This is a guest post from Borrowell.
“Whatever you do, don’t go into debt!” That, in a nutshell, is what we hear again and again from governments and financial planning experts.
It may be good advice, but we Canadians don’t seem to be listening, with household debt levels continuing to rise. According to the credit bureau Equifax, average consumer debt rose by 2.9% in the last 12 months and demand for credit rose by a massive 8.5%. The Bank of Canada recently reported that household debt had reached 163% of disposable income, which is both a record for Canada and higher than the U.S. So much for us being more financially cautious than our southern neighbours!
Clearly, there’s a growing disconnect between what we hear and what we do. So it’s time to change the conversation:
Let’s stop talking about the problem. Let’s start talking about a solution. How can we manage the debt we have? How can we create a plan to get out of debt?
Here are four tips for those of us carrying more debt than we want:
1. Give Your Debt a Check-Up
To start, make a list of all your outstanding debt, including mortgages, car loans, credit card balances and installment loans. Write down the amount and interest rate for each one. The interest rate should be on your statement. If you can’t find it, you can call your bank or lender and ask.
There are many kinds of debt out there. Some kinds, like mortgage debt, can be relatively healthy in moderation: mortgage rates are at record lows, plus a mortgage means a home and a place to live. Other kinds of debt are less healthy. Credit card debt, for example, typically carries higher interest rates, ranging between 19.9% and 29.9%.
Why are credit cards rates higher? When banks advertise a credit card rate, they have to offer it to everyone. They can approve or deny customers, but they can’t offer different rates to different people (known as “risk-based pricing”). So even if you’re a responsible consumer, you end up paying the same rate as someone who isn’t. You get no credit for being a good credit. As a result, we have a market dominated by high-interest rate credit cards.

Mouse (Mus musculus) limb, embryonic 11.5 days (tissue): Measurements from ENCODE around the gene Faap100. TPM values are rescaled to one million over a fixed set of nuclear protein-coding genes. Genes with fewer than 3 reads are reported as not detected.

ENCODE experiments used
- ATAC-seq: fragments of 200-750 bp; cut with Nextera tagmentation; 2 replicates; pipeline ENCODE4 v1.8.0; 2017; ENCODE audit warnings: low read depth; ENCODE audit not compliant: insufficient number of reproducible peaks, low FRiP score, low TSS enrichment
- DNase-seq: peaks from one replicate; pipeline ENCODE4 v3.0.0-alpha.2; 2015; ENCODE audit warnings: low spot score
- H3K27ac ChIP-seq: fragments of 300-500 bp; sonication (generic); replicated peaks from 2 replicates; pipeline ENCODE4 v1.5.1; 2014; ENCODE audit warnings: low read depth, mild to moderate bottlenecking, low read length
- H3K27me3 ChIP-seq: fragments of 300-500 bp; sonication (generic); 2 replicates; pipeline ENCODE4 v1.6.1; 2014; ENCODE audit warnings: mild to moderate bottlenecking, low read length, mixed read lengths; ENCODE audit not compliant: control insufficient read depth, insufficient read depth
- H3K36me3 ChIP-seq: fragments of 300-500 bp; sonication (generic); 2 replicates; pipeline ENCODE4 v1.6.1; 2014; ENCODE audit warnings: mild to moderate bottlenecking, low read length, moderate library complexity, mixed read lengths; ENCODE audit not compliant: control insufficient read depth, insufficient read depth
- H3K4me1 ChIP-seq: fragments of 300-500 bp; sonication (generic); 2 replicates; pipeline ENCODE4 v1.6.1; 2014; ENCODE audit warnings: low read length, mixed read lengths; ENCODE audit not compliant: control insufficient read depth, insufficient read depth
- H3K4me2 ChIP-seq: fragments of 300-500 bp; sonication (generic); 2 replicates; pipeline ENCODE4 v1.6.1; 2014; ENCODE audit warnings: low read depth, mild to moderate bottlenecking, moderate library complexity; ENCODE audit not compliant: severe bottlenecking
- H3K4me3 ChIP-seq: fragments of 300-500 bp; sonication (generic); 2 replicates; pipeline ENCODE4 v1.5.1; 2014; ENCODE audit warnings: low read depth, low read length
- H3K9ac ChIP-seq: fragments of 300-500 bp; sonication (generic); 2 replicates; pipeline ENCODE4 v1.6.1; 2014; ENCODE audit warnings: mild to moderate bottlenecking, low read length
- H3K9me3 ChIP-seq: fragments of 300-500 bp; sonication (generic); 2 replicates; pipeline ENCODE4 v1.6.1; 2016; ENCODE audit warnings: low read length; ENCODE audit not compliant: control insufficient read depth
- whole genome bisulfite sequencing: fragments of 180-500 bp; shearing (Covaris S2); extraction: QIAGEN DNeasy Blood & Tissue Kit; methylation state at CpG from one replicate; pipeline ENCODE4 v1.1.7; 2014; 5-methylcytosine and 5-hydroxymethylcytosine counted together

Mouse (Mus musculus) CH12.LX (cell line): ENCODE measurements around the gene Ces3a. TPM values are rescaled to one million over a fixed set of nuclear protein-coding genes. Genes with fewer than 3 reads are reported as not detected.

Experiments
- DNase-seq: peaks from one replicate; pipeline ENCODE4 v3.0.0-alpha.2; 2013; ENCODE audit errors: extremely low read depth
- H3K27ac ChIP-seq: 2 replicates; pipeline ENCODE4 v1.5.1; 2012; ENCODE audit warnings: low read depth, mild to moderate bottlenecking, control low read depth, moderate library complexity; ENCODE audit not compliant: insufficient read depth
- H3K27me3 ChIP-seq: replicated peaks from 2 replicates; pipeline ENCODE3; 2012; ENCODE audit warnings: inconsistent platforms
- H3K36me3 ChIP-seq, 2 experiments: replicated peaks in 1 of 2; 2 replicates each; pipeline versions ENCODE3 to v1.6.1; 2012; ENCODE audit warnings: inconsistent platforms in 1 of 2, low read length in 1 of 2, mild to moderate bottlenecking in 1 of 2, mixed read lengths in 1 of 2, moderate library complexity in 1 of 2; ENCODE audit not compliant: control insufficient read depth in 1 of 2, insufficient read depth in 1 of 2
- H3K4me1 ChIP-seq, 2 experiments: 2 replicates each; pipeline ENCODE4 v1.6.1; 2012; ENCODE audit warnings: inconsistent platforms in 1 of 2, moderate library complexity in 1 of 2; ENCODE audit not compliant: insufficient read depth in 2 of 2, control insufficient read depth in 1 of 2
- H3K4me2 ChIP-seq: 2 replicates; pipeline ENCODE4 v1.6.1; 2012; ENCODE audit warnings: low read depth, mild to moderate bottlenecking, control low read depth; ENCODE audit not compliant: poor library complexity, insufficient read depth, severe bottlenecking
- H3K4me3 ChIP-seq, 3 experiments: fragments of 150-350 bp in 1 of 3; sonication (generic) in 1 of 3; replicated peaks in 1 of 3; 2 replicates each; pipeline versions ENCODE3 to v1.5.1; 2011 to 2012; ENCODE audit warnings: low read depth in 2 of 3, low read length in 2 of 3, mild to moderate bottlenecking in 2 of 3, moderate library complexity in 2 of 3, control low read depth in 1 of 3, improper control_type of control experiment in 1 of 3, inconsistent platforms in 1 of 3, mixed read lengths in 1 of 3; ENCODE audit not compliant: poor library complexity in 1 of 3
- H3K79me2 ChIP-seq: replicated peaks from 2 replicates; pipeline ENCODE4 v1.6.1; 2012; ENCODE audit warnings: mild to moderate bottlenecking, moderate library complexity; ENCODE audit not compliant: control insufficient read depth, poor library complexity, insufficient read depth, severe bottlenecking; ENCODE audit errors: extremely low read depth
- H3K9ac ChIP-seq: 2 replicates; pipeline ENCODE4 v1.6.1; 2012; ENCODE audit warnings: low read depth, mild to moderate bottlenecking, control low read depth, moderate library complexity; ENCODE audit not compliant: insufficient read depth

2. Make Your Debt Smarter
With your list in front of you, look at the loans with the highest interest rates. These are the most expensive and the best ones to reduce first. Credit cards can be a great place to start as many people who carry credit card balances could easily qualify for lower rates—see the “risk-based pricing” explanation above.
One easy way to test this is to see whether you qualify for a lower cost loan. Borrowell, for example, allows you to check your rate from your computer, instantly and for free—no branch visit or phone conversation required. Just go to the website and click “check my rate”. Fill out a short form and you’ll know instantly whether you qualify for a low rate.
The other advantage of a Borrowell (or similar) loan is that it has a fixed term, meaning that in three years or five years, it’ll be fully paid off. In contrast, if you pay only the minimum monthly payment on a credit card, it can take decades to pay off a balance. In the meantime, you could pay thousands of dollars in extra interest.
3. Read the Fine Print on Low Rate Credit Cards
Some institutions offer low rate credit cards, but the savings are often an illusion. First, the cards often have an annual fee between $29 and $79 or higher If you carry a $1,000 balance, that effectively adds between 2.9% and 7.9% to your rate.
Second, the cards typically have no reward or cash back feature. As a rule of thumb, those credit card rewards are usually valued at 1% of the purchases you make with your card, so you lose this benefit when you switch to a low rate card. Third, these cards are not usually widely advertised – and you won’t find them on most bank websites. Often they have low limits, and they are difficult to qualify for.
If you’re a responsible borrower, you’re better off with a loan product that can offer you a personalized interest rate and a rewards or cash back credit card that you pay off every month. That way you get the best of both worlds: a low-interest rate loan so that you’re not subsidizing everyone else, and a rewards or cash back credit card that pays you, not the other way around.
4. Come up with a Budget
No surprise: the key to getting out of debt is a good budget. With some clear answers about what a fixed term, personalized loan would cost, see what you can work into your budget—and then get going and make the changes.
Image purchased from Shutterstock by Borrowell.